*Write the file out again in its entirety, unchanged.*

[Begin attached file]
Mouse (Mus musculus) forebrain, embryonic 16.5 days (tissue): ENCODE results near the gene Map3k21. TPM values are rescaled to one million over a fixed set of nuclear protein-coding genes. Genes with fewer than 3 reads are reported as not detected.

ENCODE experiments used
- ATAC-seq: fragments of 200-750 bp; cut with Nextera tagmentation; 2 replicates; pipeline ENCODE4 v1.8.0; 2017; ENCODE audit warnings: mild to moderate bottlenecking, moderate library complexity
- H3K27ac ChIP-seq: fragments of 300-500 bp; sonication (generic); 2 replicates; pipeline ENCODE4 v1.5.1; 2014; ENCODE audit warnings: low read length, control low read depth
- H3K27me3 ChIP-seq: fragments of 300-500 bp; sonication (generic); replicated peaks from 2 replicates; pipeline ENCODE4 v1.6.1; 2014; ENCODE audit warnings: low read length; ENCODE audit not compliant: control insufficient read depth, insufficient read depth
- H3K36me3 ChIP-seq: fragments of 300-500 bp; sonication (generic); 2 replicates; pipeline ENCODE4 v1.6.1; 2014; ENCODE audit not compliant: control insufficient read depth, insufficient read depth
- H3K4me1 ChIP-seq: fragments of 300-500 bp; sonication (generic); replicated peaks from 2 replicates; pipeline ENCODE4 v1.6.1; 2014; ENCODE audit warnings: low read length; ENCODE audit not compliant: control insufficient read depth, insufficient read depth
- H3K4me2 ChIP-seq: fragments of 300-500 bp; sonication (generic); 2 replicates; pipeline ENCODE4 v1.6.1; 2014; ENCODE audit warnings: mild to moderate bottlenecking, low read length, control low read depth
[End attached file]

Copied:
Mouse (Mus musculus) forebrain, embryonic 16.5 days (tissue): ENCODE results near the gene Map3k21. TPM values are rescaled to one million over a fixed set of nuclear protein-coding genes. Genes with fewer than 3 reads are reported as not detected.

ENCODE experiments used
- ATAC-seq: fragments of 200-750 bp; cut with Nextera tagmentation; 2 replicates; pipeline ENCODE4 v1.8.0; 2017; ENCODE audit warnings: mild to moderate bottlenecking, moderate library complexity
- H3K27ac ChIP-seq: fragments of 300-500 bp; sonication (generic); 2 replicates; pipeline ENCODE4 v1.5.1; 2014; ENCODE audit warnings: low read length, control low read depth
- H3K27me3 ChIP-seq: fragments of 300-500 bp; sonication (generic); replicated peaks from 2 replicates; pipeline ENCODE4 v1.6.1; 2014; ENCODE audit warnings: low read length; ENCODE audit not compliant: control insufficient read depth, insufficient read depth
- H3K36me3 ChIP-seq: fragments of 300-500 bp; sonication (generic); 2 replicates; pipeline ENCODE4 v1.6.1; 2014; ENCODE audit not compliant: control insufficient read depth, insufficient read depth
- H3K4me1 ChIP-seq: fragments of 300-500 bp; sonication (generic); replicated peaks from 2 replicates; pipeline ENCODE4 v1.6.1; 2014; ENCODE audit warnings: low read length; ENCODE audit not compliant: control insufficient read depth, insufficient read depth
- H3K4me2 ChIP-seq: fragments of 300-500 bp; sonication (generic); 2 replicates; pipeline ENCODE4 v1.6.1; 2014; ENCODE audit warnings: mild to moderate bottlenecking, low read length, control low read depth